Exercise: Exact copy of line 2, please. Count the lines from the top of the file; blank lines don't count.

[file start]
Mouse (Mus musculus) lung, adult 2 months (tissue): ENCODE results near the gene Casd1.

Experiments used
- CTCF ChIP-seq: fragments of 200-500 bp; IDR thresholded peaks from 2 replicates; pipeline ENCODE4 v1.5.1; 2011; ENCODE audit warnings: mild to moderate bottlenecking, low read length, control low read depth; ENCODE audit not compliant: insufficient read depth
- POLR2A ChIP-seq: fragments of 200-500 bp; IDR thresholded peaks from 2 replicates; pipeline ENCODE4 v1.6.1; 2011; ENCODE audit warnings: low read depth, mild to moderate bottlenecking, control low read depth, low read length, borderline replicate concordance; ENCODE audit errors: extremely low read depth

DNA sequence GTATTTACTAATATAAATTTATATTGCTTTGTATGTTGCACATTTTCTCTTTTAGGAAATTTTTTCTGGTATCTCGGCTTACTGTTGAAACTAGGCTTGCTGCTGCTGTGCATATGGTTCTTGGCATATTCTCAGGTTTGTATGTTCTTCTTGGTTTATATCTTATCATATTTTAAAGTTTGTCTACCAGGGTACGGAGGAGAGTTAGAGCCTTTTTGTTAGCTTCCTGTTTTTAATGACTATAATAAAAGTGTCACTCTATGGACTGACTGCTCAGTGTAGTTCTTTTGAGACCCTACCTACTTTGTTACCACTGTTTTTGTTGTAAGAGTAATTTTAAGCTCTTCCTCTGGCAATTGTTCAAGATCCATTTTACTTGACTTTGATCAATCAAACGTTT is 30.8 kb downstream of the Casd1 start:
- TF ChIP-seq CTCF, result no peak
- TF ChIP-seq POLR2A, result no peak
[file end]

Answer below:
Experiments used